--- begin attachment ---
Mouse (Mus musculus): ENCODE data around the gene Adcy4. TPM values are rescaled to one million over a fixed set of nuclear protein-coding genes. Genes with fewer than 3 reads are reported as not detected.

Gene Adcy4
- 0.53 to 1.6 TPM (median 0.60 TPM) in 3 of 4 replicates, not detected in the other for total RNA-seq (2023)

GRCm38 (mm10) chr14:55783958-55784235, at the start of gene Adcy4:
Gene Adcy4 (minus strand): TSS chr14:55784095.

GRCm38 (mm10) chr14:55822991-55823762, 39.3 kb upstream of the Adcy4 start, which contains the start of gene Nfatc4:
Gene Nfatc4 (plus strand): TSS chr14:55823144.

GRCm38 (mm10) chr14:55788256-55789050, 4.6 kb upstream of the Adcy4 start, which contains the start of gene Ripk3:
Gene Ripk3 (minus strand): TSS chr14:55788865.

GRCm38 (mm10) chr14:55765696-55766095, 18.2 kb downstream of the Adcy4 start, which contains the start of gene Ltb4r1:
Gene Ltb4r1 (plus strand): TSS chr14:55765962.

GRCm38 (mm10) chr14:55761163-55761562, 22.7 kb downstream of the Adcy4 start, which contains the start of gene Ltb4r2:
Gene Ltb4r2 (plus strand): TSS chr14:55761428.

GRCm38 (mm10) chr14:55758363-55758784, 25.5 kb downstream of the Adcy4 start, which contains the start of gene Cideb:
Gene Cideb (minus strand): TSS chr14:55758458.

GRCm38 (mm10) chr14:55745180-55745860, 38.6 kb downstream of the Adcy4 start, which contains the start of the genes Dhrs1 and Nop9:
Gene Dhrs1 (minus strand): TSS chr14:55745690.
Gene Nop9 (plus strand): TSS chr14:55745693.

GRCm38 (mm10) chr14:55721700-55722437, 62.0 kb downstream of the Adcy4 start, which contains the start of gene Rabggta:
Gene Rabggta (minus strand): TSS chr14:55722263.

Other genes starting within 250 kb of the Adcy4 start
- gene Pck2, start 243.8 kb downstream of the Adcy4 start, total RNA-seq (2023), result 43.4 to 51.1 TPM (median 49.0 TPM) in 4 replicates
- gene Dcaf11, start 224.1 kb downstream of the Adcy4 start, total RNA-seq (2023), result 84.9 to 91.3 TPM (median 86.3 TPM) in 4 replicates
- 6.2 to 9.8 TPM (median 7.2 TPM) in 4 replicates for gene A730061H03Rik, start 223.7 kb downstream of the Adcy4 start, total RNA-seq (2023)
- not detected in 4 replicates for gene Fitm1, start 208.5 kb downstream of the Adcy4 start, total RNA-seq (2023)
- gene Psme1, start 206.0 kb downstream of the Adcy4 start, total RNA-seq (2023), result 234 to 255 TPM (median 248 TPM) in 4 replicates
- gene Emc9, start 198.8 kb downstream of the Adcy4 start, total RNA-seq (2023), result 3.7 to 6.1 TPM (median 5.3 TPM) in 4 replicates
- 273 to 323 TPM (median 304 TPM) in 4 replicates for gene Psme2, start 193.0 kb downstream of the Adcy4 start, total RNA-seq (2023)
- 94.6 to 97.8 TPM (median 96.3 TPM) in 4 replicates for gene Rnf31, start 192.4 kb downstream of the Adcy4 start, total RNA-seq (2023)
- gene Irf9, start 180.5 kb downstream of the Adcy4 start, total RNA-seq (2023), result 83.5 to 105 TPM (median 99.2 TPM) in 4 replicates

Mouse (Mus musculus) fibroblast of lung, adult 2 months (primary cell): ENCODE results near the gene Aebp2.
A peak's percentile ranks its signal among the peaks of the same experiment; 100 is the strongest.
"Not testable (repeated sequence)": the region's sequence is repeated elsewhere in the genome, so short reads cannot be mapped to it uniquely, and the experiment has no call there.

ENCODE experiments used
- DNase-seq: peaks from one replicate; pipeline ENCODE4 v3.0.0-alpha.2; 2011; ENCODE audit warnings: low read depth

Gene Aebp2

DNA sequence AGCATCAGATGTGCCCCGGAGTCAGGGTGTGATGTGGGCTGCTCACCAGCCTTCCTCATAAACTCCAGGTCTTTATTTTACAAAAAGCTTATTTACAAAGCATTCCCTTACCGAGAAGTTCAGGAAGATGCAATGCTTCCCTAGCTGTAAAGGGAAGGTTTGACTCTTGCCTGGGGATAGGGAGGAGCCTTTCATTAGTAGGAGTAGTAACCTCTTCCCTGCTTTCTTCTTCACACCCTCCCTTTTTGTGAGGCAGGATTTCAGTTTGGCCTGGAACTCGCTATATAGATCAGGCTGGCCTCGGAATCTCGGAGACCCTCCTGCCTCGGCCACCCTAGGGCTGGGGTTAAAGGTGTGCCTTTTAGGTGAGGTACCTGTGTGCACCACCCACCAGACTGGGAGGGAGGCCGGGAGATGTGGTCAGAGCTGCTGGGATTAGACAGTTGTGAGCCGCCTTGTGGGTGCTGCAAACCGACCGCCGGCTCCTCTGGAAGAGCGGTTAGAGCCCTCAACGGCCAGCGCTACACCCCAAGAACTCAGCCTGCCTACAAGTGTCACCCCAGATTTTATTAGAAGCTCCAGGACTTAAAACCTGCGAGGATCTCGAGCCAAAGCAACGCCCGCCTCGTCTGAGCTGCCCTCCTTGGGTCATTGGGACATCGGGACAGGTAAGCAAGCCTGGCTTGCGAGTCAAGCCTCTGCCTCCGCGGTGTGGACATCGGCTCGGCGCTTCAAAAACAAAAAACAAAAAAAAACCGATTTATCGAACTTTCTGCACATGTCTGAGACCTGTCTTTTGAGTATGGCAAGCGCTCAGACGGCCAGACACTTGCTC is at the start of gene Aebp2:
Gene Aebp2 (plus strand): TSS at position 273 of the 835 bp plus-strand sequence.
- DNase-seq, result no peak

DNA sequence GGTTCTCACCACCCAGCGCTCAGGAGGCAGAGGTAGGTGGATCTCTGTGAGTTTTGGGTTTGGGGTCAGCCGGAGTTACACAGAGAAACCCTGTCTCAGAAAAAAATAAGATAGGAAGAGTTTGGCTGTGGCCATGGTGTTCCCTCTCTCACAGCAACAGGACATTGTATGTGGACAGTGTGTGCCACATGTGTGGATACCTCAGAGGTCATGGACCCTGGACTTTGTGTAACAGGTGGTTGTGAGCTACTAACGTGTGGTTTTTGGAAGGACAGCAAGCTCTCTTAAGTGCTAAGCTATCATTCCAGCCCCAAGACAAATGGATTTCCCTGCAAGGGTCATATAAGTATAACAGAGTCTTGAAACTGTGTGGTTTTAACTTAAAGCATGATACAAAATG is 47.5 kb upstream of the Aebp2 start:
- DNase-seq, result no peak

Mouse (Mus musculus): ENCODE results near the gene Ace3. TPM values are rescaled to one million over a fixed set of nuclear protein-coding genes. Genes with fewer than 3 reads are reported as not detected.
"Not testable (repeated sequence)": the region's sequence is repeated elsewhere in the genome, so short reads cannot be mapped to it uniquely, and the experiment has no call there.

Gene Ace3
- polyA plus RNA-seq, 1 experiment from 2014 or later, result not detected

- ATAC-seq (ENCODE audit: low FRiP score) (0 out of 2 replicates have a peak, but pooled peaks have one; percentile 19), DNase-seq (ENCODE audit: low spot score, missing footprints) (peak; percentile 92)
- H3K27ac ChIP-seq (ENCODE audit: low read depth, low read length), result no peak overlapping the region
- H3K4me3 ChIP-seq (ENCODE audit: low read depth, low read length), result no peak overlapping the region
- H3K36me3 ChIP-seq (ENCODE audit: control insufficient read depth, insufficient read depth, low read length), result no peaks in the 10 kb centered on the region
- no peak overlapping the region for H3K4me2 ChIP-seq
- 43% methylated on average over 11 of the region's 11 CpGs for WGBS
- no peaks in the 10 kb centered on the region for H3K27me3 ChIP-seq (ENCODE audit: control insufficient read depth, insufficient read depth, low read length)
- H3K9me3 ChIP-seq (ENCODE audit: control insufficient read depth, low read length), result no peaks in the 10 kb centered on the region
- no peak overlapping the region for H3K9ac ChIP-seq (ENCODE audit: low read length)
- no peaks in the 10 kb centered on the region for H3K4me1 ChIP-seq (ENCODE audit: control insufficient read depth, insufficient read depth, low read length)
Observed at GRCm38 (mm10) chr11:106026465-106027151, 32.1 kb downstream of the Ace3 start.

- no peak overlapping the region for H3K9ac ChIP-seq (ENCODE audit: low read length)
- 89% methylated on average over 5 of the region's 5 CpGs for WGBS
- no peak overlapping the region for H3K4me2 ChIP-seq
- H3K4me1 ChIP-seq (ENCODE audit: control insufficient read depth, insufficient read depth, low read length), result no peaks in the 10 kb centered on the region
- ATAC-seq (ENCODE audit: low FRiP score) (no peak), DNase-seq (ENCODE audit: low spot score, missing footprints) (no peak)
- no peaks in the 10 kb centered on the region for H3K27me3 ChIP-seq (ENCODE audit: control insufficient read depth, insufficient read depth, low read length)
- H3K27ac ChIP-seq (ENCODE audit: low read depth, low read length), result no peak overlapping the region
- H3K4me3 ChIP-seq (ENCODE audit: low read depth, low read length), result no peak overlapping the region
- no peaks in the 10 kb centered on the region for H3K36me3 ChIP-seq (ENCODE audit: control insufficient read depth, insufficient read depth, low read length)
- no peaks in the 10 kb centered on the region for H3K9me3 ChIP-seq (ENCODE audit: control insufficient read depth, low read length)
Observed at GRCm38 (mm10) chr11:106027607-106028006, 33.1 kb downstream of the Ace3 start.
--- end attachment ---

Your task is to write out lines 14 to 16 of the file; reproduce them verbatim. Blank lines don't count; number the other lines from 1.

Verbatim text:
GRCm38 (mm10) chr14:55758363-55758784, 25.5 kb downstream of the Adcy4 start, which contains the start of gene Cideb:
Gene Cideb (minus strand): TSS chr14:55758458.

GRCm38 (mm10) chr14:55745180-55745860, 38.6 kb downstream of the Adcy4 start, which contains the start of the genes Dhrs1 and Nop9: